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Sight Screen

Thursday, June 30, 2005

One day mataram

With England and Australia agreeing to trial the new ODI rules in the upcoming Natwest Challenge series, expect to see plenty of analysis in the coming days.
Simon Hughes, in The Telegraph, is pretty dismissive.
We have just had one of the most explosive one day internationals in recent memory, full of exciting cricket and feisty confrontation, and now they want to change the rules.

Richard Hobson, in the Times, peels the skin of this innovation to examine the strange animal hiding beneath.
As well as giving captains one more issue to consider, substitutes hand a big advantage to the team winning the toss. The successful captain can take into account the nature of his twelfth man before deciding whether to bat or bowl. If his substitute is a bowler, for example, he can bat first and then lose one of the top order for the twelfth man.
But what of the times when the captain calls incorrectly and the opposition decide to bat? How would a substitute then be used? If the bowler replaces a batsman, the team may be light when it came to the reply. If he replaces another bowler, he could bowl only the number of overs that the first man has remaining.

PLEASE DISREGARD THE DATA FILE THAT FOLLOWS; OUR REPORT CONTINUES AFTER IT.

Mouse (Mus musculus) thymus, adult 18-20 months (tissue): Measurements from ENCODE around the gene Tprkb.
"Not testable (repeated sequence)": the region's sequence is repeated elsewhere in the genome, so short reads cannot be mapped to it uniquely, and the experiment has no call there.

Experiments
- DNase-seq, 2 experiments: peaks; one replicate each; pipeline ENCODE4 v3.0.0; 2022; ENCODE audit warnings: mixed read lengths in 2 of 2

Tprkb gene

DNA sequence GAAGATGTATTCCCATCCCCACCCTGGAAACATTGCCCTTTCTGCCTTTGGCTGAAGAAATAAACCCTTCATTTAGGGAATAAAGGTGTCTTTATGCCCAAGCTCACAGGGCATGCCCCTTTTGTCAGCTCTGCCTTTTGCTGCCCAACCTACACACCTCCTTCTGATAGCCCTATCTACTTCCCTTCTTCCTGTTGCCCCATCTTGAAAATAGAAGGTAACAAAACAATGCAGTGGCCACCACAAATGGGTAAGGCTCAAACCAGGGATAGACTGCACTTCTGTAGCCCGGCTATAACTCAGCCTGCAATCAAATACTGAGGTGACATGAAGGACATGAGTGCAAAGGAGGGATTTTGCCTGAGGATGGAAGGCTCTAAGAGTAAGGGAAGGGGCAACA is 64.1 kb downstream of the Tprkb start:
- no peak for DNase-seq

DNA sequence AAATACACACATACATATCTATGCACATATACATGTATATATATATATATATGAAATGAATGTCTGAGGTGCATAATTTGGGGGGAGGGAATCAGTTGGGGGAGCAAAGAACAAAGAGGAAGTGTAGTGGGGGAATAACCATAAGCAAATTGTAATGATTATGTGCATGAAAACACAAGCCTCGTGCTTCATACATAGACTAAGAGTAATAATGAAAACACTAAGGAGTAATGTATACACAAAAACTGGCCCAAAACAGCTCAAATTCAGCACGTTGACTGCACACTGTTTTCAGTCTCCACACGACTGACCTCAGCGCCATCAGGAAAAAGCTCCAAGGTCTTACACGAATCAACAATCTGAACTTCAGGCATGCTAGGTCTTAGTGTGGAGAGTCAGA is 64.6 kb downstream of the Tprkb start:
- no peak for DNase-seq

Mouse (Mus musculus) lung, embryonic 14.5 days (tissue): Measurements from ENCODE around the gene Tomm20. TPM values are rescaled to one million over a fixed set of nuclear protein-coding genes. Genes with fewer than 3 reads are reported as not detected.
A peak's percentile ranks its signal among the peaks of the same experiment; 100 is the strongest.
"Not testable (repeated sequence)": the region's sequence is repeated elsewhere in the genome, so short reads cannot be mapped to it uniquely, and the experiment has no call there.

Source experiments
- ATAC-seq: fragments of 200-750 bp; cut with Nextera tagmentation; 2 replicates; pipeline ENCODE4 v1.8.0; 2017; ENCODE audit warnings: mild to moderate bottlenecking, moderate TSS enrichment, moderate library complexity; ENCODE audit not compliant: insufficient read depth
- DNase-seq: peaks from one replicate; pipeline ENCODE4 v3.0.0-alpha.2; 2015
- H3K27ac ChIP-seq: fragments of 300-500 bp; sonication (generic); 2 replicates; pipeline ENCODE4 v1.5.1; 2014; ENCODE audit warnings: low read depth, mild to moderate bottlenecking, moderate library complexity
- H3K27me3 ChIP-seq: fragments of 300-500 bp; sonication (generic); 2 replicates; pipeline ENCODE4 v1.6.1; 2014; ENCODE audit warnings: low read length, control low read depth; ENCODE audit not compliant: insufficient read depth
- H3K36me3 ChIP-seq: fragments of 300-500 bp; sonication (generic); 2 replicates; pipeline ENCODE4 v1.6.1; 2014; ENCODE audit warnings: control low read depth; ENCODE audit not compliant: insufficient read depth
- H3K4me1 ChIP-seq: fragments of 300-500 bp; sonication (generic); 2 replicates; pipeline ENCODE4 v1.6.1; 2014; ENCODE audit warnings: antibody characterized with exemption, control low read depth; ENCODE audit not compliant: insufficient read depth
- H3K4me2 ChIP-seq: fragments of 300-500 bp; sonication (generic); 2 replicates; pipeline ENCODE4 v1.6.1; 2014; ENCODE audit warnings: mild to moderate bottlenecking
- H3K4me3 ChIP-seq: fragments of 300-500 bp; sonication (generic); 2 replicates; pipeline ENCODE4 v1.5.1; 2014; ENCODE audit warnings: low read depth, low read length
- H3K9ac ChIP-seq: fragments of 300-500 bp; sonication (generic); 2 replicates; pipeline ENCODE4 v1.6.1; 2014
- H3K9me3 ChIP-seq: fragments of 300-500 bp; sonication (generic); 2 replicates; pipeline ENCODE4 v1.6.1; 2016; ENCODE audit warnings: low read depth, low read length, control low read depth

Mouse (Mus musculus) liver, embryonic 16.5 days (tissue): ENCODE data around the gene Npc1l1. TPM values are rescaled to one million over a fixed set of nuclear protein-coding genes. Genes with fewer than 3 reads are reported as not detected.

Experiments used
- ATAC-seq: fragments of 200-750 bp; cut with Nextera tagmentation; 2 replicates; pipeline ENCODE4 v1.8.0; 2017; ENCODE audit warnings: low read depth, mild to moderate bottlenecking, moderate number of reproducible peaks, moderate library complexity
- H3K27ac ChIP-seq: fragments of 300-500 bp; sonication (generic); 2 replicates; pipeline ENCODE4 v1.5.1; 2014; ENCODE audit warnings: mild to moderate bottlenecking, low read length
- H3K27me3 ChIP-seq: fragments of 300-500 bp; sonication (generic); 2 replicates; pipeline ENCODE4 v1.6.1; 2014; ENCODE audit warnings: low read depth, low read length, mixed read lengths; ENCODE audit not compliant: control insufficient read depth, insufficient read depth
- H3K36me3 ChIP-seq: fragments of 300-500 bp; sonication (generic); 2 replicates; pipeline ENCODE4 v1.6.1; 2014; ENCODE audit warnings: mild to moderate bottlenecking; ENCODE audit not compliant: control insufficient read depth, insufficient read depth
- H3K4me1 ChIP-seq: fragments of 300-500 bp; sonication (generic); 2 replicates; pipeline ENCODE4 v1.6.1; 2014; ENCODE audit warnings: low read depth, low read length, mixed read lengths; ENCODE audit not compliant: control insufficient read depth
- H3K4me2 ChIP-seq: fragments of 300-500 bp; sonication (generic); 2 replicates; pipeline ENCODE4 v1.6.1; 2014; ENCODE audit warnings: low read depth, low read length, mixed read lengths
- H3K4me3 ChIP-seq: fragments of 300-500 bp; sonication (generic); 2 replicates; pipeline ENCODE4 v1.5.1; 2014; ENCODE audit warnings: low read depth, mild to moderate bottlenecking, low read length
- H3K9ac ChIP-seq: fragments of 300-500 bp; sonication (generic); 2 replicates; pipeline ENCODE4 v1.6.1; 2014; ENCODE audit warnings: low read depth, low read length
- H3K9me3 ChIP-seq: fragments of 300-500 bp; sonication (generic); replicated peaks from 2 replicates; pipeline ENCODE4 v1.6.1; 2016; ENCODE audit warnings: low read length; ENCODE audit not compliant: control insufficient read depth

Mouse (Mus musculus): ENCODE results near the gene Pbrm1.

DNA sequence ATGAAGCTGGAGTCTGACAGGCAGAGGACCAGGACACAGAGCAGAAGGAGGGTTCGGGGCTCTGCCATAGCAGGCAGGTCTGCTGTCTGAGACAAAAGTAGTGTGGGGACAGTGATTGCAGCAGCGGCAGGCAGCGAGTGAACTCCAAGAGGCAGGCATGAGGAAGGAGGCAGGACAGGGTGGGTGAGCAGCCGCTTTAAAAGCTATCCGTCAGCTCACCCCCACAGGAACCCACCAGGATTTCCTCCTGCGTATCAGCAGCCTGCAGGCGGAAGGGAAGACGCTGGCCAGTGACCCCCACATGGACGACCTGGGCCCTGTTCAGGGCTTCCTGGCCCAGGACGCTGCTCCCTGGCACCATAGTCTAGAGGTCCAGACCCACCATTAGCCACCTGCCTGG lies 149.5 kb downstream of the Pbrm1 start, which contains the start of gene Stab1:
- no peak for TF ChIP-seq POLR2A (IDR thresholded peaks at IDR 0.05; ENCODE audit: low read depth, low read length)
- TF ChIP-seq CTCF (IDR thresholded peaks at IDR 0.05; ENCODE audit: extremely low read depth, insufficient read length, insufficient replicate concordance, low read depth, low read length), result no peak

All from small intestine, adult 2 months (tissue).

Could the solution be simple? Why announce a 12th man anyway? If cricket is going the football route, why not just name the 14-member squad and the starting XI, and say that any of the three reserves can be used as substitute, provided each team gets to use only one sub per game?
To keep things in perspective, Derek Pringle in the Telegraph lists the innovations the game has seen down the years. Be interesting to trawl through the archives, and see how each of these changes was viewed at the time.


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